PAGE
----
6 Nov 2019

The Winston Peters case and the politicisation of the public service

5:58 pm on 6 November 2019

By Bryce Edwards*

Opinion - Democracy could emerge the winner from Winston Peters' unusual High Court case against the Crown, according to Dr Bryce Edwards, who hopes that the outcome helps prevent the politicisation of the public service.

Winston Peters in court during his legal claim for a breach of privacy.

Winston Peters in court during his legal claim for a breach of privacy. Photo: RNZ / Cole Eastham-Farrelly

One of the most important episodes of the tumultuous 2017 general election was the hit job on Winston Peters, for pension overpayments. Just a month before polling day, voters were told in the media that the New Zealand First leader had been claiming an incorrectly high level of superannuation.

It was dubbed "the mother of all scandals" because it hit hard at the reputation of New Zealand's longest running politician, who was expected to be the kingmaker after the election. And it directly related to his core constituency - superannuitants - with the suggestion that Mr Peters may have knowingly cheated to get a higher entitlement. It was an attempted king hit on Mr Peters, but it also threatened the electoral performance of his party.

Two years later, a reckoning has now begun. Mr Peters is fighting back through a High Court challenge against those he believes were responsible for wrongly leaking this information to the public. He is seeking a verdict that says his privacy was violated, a possible financial payout in the millions and, most importantly, a correction to an information sharing procedure that is detrimental to democracy.

Mr Peters is arguing that government departments should never have informed National Party Cabinet ministers about the overpayments. He says it was none of their business, and enabled National to use the information as a dirty weapon against him, by leaking it to the media.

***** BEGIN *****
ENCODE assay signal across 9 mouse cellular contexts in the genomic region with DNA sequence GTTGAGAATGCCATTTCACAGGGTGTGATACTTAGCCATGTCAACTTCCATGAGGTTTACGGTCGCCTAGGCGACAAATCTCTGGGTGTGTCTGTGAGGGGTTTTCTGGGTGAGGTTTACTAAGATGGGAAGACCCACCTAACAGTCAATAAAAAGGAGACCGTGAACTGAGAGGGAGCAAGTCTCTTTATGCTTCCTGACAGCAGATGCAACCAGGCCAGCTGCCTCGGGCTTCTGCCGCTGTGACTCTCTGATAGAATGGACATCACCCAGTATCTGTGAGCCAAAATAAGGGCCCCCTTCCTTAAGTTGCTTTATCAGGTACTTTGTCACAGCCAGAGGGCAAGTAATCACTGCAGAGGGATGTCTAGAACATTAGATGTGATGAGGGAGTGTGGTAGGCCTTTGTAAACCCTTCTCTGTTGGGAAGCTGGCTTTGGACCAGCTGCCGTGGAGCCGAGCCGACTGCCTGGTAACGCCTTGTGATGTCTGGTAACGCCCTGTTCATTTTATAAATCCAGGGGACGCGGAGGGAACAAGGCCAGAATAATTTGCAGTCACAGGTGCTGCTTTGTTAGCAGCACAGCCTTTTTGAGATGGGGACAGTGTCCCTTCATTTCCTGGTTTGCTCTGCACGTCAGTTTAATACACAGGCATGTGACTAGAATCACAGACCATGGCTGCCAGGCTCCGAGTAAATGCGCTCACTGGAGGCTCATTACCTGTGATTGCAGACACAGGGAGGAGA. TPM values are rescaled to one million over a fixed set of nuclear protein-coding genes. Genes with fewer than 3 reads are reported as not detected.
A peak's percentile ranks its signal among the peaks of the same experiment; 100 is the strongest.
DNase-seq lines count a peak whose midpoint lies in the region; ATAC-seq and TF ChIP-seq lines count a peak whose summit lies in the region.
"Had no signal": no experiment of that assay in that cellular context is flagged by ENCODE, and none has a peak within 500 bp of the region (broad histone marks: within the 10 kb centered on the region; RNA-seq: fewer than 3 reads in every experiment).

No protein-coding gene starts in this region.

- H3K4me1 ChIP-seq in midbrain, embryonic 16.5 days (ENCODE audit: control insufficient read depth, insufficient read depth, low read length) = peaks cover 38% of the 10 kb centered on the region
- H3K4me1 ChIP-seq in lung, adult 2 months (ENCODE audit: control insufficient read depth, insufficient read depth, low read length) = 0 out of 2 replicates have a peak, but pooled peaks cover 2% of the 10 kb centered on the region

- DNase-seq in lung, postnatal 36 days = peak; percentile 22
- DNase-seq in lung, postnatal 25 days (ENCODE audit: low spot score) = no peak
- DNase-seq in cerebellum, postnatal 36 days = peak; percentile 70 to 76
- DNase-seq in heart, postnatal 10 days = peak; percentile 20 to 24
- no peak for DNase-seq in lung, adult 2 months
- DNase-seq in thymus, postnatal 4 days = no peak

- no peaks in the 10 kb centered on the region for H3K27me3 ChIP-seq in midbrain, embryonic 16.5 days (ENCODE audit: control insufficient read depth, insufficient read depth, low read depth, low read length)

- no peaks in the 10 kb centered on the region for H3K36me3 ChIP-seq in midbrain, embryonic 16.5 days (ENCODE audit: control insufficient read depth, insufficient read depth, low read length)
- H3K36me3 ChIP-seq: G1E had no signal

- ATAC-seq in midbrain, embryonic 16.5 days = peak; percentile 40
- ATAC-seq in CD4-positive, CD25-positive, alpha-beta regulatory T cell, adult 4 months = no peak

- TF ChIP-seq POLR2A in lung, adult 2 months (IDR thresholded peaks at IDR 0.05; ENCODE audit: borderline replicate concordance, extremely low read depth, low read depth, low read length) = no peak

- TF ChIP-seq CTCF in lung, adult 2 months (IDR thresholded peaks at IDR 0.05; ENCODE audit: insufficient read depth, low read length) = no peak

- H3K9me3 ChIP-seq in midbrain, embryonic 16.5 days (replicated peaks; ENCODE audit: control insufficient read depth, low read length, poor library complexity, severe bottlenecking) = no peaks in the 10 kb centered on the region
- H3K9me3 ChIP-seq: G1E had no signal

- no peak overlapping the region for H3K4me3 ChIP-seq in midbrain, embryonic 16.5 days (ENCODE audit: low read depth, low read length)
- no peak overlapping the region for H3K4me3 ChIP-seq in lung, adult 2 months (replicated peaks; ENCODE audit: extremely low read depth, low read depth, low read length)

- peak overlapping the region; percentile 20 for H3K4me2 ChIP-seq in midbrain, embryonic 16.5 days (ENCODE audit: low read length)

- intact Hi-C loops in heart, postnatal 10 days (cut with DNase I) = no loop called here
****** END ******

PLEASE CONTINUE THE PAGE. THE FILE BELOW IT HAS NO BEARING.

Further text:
It's yet to be proven that the National politicians were in any way involved in the leak - even if it seems highly likely. But what is not in doubt is that the dirt on Mr Peters was passed on to his political opponents by public servants. Mr Peters is right to challenge this.

There is something wrong when government departments are passing on potentially damning electoral weapons to their masters of the day. There's a term for this: the politicisation of the public service. It's what erodes democracies, allowing ruling politicians to have unfair and unethical advantages over their opponents.

The core political question arising from the High Court trial is therefore: "Should the power of the state be available to ruling politicians to be used against their political opponents in a democracy?" Hopefully, Chief High Court Judge, Justice Geoffrey Venning's verdict will be "no".

Regardless of whether Mr Peters wins his $2m in compensation, or whether former Cabinet ministers Paula Bennett and Anne Tolley are found to be guilty of helping spread privileged information about an opponent, let's hope there will be a clear condemnation of the governmental system that has allowed this to occur.

Officials supplied the dirt on Mr Peters under the auspices of the official "no surprises" policy of keeping their masters informed of operational aspects of the Ministry of Social Development. In practice, it amounted to a form of "dirty politics".

There are colourful and complicated elements to the trial - such as whether Mr Peters filled out his forms properly, whether he really asked WINZ staff "Do you know who I am?", the involvement of his partner, and so forth - but those aren't really important. Ultimately, what is vital in this trial is the role of very senior officials in briefing their bosses on issues that they had no right to know about.

If New Zealanders are to have confidence that our democracy isn't descending into corruption, then these types of highly-politicised "no surprises" briefings have to be made to stop. That would be the best outcome from Mr Peters' court action.

* Bryce Edwards is a Victoria University of Wellington academic whose main research areas are in political parties, elections and Parliament.

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